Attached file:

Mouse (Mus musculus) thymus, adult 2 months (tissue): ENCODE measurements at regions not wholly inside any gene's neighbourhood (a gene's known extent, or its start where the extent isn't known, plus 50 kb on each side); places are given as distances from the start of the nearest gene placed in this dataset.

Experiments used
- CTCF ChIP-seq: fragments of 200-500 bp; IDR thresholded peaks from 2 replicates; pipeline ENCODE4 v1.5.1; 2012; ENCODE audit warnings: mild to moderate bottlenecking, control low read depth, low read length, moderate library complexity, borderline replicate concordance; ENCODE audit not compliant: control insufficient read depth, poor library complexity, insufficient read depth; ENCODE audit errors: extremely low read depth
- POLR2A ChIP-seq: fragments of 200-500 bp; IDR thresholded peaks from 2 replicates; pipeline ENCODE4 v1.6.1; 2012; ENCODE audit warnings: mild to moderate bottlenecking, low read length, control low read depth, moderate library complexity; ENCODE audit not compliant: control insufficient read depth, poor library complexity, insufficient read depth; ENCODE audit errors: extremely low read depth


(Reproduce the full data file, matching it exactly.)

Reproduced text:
Mouse (Mus musculus) thymus, adult 2 months (tissue): ENCODE measurements at regions not wholly inside any gene's neighbourhood (a gene's known extent, or its start where the extent isn't known, plus 50 kb on each side); places are given as distances from the start of the nearest gene placed in this dataset.

Experiments used
- CTCF ChIP-seq: fragments of 200-500 bp; IDR thresholded peaks from 2 replicates; pipeline ENCODE4 v1.5.1; 2012; ENCODE audit warnings: mild to moderate bottlenecking, control low read depth, low read length, moderate library complexity, borderline replicate concordance; ENCODE audit not compliant: control insufficient read depth, poor library complexity, insufficient read depth; ENCODE audit errors: extremely low read depth
- POLR2A ChIP-seq: fragments of 200-500 bp; IDR thresholded peaks from 2 replicates; pipeline ENCODE4 v1.6.1; 2012; ENCODE audit warnings: mild to moderate bottlenecking, low read length, control low read depth, moderate library complexity; ENCODE audit not compliant: control insufficient read depth, poor library complexity, insufficient read depth; ENCODE audit errors: extremely low read depth